The high end of an independent Pentagon cost estimate to design and build a replacement for the Minuteman III intercontinental ballistic missile (ICBM) system put the project at roughly $100 billion after adjusting for inflation, an informed source told Arms Control Today.
The $100 billion figure in the estimate completed last August is more than 60 percent greater than the $61 billion cost set last summer by the Defense Department’s top acquisition official in advancing the new ICBM program. His announced figure was at the low end of the independent projection and, even so, exceeded the initial cost estimate produced by the Air Force. (See ACT, October 2016.)
At the high end of the estimate, recapitalizing the Minuteman III could be more expensive than replacing the nation’s aging fleet of nuclear ballistic missile submarines and exacerbate the affordability challenge posed by current plans to modernize U.S. nuclear forces.
The independent estimate was prepared by the Pentagon’s Office of Cost Assessment and Program Evaluation (CAPE) in support of the program’s so-called milestone A decision, a key early benchmark in the acquisition process. Frank Kendall, former undersecretary of defense for acquisition, technology, and logistics, approved the milestone A decision on Aug. 23, the Air Force announced in a Sept. 1 press release.
CAPE provides the Defense Department with detailed analysis of the costs of major acquisition programs. The office’s estimate for the missile program, known as the Ground-Based Strategic Deterrent (GBSD), is measured in fiscal year 2016 constant dollars. When measured in then-year dollars, which includes inflationary increases expected over the period to acquire the new ICBM system, the low CAPE estimate translates to $85 billion while the high estimate could top $140 billion, according to the source.
The Air Force in 2015 published a preliminary cost estimate of $62.3 billion in then-year dollars for the replacement program. (See ACT, July/August 2015.) That estimate covered a 30-year time horizon. The time period covered by the CAPE projection is unclear.
Even at the level of the CAPE low estimate, the Pentagon will need to find more than $1 billion in additional funding to pay for the GBSD system than it anticipated in the fiscal year 2017 budget request, which was based on the Air Force projection.
The dueling Air Force and CAPE estimates reflect both the different assumptions used to estimate the cost of the new ICBM program and the significant uncertainty about program costs.
In CAPE’s annual report for fiscal year 2016, published in January, former CAPE Director Jamie Morin said that although the Air Force “relied” on historical Minuteman and Peacekeeper program data, CAPE’s estimate “used additional data from the Navy Trident II and the Missile Defense Agency’s Ground-Based Interceptor.”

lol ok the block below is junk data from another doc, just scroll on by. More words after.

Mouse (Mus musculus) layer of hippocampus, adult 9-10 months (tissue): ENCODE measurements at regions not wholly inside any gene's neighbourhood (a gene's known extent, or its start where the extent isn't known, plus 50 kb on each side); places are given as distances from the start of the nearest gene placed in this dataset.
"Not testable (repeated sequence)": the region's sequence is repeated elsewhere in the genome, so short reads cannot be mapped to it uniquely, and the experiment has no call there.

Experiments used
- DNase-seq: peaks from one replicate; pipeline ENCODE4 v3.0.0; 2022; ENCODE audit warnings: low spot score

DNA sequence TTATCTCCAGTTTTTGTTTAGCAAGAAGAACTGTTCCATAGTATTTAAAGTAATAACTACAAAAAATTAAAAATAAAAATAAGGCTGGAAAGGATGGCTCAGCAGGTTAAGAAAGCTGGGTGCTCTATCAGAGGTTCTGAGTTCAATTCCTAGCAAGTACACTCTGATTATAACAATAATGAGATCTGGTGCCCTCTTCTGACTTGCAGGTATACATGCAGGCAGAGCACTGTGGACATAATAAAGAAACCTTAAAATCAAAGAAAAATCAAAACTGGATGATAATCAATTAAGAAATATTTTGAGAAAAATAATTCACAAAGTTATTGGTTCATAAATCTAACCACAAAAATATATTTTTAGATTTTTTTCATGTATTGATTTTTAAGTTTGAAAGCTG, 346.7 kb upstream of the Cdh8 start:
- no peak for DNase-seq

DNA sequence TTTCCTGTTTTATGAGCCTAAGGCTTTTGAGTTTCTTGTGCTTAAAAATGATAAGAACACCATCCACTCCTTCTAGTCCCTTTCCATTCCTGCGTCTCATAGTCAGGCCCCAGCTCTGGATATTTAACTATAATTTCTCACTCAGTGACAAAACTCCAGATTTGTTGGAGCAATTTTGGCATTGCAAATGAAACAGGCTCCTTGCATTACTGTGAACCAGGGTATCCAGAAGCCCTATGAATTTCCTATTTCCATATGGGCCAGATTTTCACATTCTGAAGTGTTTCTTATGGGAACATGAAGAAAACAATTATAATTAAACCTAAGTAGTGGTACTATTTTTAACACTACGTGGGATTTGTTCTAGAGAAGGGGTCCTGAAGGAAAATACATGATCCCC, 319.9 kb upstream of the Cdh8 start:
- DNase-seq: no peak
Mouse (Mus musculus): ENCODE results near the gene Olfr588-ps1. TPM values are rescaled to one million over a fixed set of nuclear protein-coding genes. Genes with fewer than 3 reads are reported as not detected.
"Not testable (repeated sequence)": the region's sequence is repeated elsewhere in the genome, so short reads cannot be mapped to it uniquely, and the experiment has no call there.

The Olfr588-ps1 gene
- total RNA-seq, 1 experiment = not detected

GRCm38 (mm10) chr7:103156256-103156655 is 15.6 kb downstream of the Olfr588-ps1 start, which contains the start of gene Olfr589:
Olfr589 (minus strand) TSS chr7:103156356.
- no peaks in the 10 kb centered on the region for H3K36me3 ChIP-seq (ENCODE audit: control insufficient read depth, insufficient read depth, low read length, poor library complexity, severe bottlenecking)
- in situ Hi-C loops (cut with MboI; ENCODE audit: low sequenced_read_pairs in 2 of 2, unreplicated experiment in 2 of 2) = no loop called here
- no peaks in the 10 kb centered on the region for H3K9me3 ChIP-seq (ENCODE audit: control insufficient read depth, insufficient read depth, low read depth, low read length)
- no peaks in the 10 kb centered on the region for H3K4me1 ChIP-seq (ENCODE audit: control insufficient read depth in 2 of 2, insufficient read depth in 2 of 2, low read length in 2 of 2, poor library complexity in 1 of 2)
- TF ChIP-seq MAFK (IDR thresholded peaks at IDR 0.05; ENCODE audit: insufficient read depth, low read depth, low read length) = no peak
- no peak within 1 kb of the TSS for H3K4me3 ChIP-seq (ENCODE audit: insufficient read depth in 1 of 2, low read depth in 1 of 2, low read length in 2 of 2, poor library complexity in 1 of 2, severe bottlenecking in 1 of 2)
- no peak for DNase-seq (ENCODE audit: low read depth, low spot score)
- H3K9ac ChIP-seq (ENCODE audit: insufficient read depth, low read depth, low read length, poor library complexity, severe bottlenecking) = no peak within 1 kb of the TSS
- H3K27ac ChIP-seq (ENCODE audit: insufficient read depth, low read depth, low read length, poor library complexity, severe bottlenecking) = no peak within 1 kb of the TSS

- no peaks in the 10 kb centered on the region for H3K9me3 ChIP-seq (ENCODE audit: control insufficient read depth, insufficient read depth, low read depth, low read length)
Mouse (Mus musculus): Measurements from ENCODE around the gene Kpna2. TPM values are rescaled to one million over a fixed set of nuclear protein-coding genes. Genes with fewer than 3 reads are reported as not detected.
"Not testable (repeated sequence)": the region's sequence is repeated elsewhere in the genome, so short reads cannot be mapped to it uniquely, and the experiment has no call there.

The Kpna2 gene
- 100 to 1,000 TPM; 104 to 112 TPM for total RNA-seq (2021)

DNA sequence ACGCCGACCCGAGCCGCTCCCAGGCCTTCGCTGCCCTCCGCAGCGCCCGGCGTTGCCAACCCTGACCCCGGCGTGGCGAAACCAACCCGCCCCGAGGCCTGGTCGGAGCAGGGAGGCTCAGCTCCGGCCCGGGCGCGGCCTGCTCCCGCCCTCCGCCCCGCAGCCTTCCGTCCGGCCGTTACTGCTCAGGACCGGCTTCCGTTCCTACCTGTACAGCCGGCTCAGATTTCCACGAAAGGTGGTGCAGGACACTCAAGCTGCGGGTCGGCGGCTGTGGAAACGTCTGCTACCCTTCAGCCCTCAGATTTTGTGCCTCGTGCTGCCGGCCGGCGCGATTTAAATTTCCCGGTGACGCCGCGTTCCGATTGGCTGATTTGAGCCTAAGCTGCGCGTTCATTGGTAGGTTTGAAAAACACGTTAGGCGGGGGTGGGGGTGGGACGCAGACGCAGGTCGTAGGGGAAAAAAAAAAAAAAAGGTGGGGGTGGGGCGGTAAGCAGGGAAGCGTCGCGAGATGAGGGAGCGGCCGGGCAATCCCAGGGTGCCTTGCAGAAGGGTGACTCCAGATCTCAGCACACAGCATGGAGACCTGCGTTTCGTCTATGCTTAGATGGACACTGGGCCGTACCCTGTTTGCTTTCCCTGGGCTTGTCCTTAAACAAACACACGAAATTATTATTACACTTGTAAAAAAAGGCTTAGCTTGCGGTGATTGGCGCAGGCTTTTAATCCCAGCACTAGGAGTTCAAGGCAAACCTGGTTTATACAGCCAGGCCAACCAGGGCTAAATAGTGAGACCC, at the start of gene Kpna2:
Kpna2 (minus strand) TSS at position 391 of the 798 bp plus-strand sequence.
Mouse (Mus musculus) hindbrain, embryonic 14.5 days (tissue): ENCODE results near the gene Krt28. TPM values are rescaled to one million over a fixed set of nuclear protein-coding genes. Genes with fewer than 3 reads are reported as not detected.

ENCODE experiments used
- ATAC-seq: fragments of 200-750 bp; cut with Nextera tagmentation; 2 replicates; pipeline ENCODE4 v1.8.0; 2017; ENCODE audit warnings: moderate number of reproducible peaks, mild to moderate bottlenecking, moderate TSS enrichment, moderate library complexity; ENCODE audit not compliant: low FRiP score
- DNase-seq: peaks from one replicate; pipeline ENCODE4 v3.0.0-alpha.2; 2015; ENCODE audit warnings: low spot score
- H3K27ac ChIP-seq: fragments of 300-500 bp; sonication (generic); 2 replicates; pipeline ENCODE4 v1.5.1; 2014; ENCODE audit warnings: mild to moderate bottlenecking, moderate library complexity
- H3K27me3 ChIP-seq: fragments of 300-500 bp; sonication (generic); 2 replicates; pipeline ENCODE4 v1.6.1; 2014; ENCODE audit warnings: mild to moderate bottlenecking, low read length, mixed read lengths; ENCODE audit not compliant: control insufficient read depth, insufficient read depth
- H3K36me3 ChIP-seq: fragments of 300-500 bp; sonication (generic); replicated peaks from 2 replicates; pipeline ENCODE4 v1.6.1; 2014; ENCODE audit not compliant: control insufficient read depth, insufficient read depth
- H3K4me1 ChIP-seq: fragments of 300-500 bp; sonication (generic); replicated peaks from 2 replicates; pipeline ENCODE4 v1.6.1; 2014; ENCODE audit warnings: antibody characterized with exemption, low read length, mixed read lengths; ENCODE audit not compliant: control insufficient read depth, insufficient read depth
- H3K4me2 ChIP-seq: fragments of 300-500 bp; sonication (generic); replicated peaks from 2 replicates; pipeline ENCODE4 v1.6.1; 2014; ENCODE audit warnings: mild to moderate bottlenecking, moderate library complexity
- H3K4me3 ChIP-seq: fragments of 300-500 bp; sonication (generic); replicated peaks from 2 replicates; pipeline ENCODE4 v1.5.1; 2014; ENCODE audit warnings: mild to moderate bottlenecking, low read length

Morin added that “it was unusually difficult to estimate the cost of a new ICBM program because there was no recent data to draw upon, and the older historical data was of very questionable quality or was nonexistent.”
“This leads to considerable uncertainty and risk in any cost estimate,” he said.
In an interview last fall with Defense News, Morin said the biggest driver of the difference between the low- and high-end CAPE estimates had to do with different assumptions about the price escalation of labor costs. The value of the escalator used by CAPE in each estimate is unclear.
Morin expressed hope that the current plan to buy more than 600 new missiles would result in efficiencies that bring down the overall cost.
The CAPE estimate illustrates the significant high-side cost risk of the new ICBM program and is likely to prompt continued questions about whether the Pentagon is pursuing the most cost-effective approach to sustaining the ICBM leg of the triad beyond 2030.
Many ICBM proponents argue that they are the cheapest leg of the triad to maintain and modernize, but the $100 billion CAPE high estimate is roughly the same as the Navy’s constant-dollar cost estimate for the program to replace the current fleet of 14 Ohio-class ballistic missile submarines with submarines of the Columbia class. In then-year dollars, the CAPE high estimate of approximately $140 billion exceeds the projected cost of $128 billion for the Columbia-class submarine program.
The Air Force argues that a new ICBM is necessary because the Minuteman III is aging into obsolescence and losing its capability to penetrate adversary missile defenses. (See ACT, April 2016.) The current recapitalization approach assumes that 400 deployed ICBMs, which is the same number the United States is planning to deploy under the 2010 New Strategic Arms Reduction Treaty, will be required for the entire 50-year service life of the new missile system.
But some analysts claim that if the requirements for 400 deployed missiles, a 50-year service life, and new capabilities are relaxed, then it is possible to extend the life of the Minuteman III for a period of time beyond 2030 and at less cost than the GBSD system. (See ACT, October 2016.)